Can you tell me about your practice? How do you get started on a piece of work?
As soon as I’ve primed my canvas I get an urge to throw watery polymer paint at it. These early sweeping gestures are one of the most pleasurable parts of the process; they feel free as I know I can easily paint gesso back over the top if I make a mistake.
Once I have developed some areas of the painting to a point I’m happy with I consider where I can add some of my shapes. Taped up around my studio are lots of drawings I’ve made from memory of elements of landscapes that I’ve known. I draw them in a loose unconscious way akin to an ‘automatic’ drawing technique. I then use these forms instinctively during the painting process, picking them up as and when I need them. I try to keep this dichotomy between the spontaneous gesture and the crafted/ predawn
element in tension throughout the painting process.
The more I make work and look at other people’s paintings the more I realise how painting has a unique potential to foreground these issues of improvisation and response.
Who or what are your biggest influences?
An artist who left a big impression on me is Forrest Bess. He was an American painter making work in an isolated fishing community in North Carolina in the 1950s. His paintings are often quite minimal, sometimes consisting of just a few brush strokes and a scrape of his pallet knife, and yet they are packed with personal meaning. His work showed me the importance of cultivating a mental world of imagery and trusting that it will make its way into the painting as long as you keep showing up and moving paint around on the canvas.
Another artist whose work I only came across recently, just before he died, is Peter Griffin. I am drawn to his work for similar reasons to Bess. He developed a unique personal iconography of part mythical, part quotidian symbols and, through processes of drawing and redrawing, developed inventive, trademark techniques: assemblages of wiry lines, dot-dash seas, block heads devoid of features. Both artist’s work glimmer with a sense of the subconscious chewing over the experience of the world.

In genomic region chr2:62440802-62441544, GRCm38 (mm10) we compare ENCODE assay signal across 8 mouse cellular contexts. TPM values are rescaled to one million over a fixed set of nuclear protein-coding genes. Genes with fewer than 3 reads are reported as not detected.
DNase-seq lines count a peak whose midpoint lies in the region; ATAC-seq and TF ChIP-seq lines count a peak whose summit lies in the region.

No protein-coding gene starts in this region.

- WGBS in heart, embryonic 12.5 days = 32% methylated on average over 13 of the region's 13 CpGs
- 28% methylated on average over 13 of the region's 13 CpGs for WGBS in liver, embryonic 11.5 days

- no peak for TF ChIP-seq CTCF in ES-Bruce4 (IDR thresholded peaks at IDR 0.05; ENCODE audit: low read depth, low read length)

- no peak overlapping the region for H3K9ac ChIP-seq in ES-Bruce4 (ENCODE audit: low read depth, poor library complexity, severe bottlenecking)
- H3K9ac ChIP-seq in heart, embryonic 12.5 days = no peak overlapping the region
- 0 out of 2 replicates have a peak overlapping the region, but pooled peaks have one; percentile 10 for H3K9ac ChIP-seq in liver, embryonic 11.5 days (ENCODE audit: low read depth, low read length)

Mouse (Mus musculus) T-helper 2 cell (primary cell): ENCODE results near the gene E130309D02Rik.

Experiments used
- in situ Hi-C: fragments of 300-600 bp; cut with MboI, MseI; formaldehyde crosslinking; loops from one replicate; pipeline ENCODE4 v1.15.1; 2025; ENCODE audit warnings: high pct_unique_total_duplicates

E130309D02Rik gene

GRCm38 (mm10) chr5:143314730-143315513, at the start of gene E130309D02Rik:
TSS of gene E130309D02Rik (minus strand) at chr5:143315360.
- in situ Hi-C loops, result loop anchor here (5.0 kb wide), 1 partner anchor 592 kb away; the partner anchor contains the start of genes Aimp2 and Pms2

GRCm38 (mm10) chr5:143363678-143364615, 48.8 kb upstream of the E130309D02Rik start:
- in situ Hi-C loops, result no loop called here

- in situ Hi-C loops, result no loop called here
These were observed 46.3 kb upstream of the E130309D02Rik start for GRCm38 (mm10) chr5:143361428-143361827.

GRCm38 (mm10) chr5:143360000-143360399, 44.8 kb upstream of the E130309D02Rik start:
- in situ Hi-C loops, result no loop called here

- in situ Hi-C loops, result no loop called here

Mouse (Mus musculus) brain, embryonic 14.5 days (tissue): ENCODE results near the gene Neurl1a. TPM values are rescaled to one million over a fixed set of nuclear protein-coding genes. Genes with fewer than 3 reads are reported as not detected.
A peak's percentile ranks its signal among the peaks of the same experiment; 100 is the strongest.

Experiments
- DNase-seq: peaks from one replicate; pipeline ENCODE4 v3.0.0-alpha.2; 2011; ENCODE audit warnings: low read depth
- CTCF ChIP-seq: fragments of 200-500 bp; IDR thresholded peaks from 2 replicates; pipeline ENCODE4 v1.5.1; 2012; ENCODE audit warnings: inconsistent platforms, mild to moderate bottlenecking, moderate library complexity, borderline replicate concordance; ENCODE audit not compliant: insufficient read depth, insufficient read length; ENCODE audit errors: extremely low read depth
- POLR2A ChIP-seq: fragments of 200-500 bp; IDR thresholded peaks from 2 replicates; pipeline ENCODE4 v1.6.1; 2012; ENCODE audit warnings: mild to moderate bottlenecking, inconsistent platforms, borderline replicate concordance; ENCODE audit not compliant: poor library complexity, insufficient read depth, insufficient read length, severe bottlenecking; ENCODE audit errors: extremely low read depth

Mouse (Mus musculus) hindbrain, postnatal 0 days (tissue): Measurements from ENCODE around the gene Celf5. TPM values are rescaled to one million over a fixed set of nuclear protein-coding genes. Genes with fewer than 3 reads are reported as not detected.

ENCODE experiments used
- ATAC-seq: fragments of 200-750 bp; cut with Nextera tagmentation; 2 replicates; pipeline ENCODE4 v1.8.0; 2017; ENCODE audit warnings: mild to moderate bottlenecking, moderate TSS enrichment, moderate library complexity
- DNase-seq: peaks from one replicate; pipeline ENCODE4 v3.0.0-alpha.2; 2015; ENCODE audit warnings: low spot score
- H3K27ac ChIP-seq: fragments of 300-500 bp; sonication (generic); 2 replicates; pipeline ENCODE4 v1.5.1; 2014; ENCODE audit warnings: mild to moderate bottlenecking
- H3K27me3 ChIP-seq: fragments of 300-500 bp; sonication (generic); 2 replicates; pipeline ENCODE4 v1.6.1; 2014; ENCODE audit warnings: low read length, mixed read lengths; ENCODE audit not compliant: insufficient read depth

Your work embraces abstraction yet the titles of your work often suggest hidden narrative, can you tell us about this, is there any tension between the two?
Although my work is abstract the shapes I use often seem to be building or dismantling themselves, as if in a constant state of trying to construct a symbolic meaning. Sometimes I like to attach bright neon gestures onto the shapes as if I’m adding punctuation or attaching an accent to a word. Because of this connection between painting and language in my work, it seemed appropriate for me to use the titles to try to add further sense, even if it remains at the level of allusion. I keep a title list and am always jotting down words or partial ideas that interest me. It is often about trying to add a mood or suggest a partial interpretation for example with Winter Woods or Wounded Flowers.
How important is the choice of material in relation to realizing the concept of your work?
During the last year or so I started using my whole body in the gestures that I apply to the canvas and this caused me to reexamine the materials I use to fit this new way of working. I started mixing dried paint, marble dust and.other materials into the paint and used heavy duty application techniques to swipe and scrape them into the linen surface. Punctures and scars in the under-paintings and thick flicks of paint build up to form a multilayered crust on the surface.